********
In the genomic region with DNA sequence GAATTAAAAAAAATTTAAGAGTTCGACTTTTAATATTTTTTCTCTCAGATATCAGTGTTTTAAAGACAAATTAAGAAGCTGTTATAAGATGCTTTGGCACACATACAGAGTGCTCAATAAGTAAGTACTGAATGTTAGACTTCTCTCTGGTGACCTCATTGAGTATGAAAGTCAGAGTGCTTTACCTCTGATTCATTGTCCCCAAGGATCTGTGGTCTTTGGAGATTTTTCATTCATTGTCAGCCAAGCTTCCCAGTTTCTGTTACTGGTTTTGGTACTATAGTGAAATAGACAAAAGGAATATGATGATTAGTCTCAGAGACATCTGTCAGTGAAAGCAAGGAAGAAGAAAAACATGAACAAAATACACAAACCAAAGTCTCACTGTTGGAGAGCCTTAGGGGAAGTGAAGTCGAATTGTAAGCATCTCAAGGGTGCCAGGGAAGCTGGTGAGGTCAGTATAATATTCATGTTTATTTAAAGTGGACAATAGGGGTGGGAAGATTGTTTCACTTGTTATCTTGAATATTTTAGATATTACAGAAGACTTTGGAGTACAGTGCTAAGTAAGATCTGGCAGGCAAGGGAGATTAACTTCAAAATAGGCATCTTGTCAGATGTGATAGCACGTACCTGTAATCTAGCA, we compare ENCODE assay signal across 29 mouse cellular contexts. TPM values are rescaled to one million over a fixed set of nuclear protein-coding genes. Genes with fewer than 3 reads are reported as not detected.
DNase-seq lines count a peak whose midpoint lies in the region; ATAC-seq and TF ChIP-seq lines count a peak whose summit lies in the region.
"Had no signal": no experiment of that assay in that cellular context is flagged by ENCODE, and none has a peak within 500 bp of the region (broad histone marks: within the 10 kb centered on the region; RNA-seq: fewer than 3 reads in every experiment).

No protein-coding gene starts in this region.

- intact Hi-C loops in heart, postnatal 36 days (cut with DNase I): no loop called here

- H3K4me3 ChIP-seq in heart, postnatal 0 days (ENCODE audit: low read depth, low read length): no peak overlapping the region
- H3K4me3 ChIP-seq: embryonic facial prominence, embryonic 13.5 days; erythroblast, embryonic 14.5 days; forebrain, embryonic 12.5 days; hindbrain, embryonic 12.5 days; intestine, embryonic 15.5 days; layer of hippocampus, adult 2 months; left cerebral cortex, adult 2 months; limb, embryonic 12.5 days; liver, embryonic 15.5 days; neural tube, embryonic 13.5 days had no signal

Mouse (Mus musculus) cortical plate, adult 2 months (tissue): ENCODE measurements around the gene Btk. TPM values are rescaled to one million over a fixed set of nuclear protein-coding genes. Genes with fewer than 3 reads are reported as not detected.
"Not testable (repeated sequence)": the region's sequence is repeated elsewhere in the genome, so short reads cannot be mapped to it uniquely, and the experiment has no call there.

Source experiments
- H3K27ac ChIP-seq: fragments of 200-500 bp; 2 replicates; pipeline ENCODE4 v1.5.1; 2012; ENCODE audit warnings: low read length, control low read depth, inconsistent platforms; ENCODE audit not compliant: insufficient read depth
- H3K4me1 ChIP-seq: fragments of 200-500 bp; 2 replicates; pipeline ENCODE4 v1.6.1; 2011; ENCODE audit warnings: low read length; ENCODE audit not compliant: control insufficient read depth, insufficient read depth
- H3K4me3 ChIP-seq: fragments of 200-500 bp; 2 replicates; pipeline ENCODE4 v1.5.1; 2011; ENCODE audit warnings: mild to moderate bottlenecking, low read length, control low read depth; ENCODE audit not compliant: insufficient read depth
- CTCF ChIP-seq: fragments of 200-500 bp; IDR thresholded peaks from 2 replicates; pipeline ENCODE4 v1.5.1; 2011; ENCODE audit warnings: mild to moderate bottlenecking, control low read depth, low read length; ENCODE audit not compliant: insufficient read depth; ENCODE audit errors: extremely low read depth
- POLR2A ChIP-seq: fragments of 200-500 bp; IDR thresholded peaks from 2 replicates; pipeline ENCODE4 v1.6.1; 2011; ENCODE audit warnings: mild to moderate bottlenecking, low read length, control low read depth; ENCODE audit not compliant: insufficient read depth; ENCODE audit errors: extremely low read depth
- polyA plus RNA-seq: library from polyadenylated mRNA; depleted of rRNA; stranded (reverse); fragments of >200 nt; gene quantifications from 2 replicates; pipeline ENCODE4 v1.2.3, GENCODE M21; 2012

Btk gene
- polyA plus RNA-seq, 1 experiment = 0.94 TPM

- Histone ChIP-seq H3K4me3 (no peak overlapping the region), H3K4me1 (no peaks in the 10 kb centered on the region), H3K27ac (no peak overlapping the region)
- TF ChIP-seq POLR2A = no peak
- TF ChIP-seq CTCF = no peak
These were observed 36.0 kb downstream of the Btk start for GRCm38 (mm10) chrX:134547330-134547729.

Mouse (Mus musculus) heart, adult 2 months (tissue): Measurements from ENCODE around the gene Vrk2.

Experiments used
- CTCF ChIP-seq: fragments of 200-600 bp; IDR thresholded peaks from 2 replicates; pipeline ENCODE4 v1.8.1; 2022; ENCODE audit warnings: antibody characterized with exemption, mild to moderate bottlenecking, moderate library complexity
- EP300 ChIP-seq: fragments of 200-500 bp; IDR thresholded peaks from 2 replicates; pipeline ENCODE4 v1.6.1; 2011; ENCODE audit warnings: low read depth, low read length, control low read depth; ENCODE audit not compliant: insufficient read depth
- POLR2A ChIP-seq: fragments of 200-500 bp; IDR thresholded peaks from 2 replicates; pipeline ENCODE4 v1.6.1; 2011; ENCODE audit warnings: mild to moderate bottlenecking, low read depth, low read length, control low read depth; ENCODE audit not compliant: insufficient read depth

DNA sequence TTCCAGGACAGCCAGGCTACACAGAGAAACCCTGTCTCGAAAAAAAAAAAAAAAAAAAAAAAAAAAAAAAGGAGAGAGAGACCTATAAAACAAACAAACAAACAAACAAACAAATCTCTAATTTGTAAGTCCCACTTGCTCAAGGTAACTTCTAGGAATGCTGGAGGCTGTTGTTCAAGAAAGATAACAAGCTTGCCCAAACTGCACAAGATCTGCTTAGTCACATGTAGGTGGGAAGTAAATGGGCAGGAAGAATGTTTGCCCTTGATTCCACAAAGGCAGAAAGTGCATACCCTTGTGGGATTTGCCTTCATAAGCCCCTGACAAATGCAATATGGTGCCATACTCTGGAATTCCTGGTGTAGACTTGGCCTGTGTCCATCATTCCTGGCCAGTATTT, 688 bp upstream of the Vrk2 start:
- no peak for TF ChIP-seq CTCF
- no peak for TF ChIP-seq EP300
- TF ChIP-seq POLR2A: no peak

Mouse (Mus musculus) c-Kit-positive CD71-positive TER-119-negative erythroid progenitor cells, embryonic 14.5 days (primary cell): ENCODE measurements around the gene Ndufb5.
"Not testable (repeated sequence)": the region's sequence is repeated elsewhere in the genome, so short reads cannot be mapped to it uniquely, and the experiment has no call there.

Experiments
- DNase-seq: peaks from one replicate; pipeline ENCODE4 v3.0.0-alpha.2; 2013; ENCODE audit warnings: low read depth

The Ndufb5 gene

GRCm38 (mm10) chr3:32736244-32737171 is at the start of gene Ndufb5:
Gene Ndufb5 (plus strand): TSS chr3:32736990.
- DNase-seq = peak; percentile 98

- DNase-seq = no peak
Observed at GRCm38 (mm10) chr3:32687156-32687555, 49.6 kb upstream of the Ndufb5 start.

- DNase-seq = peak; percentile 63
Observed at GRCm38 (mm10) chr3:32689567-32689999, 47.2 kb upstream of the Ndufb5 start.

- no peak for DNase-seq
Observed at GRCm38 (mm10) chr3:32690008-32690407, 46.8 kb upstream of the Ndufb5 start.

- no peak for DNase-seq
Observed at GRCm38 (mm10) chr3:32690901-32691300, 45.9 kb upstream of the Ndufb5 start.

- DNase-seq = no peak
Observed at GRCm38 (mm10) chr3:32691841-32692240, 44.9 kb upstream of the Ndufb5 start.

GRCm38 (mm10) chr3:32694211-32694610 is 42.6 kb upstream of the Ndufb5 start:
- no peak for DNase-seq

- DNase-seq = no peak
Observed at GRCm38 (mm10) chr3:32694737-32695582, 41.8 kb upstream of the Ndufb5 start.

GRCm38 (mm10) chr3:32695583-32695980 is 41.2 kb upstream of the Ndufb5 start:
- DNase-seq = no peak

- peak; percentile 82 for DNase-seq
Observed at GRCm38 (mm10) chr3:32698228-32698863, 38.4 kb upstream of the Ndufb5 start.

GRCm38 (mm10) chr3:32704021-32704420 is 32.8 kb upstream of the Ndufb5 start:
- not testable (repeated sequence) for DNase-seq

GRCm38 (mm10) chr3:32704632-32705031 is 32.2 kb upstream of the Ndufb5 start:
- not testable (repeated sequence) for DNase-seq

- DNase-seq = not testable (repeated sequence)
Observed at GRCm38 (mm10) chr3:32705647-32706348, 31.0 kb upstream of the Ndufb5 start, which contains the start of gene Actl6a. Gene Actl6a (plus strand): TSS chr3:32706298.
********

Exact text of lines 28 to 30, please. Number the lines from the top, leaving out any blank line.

DNA sequence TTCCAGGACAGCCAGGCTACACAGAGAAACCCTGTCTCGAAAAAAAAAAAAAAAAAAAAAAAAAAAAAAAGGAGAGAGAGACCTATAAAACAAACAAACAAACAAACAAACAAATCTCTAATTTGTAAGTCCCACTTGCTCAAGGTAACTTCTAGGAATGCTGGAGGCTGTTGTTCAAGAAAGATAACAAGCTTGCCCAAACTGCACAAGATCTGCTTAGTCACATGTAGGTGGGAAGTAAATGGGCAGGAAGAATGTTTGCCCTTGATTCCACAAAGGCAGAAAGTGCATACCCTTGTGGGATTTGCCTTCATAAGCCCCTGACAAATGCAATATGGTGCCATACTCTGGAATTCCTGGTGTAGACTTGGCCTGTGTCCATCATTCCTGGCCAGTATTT, 688 bp upstream of the Vrk2 start:
- no peak for TF ChIP-seq CTCF
- no peak for TF ChIP-seq EP300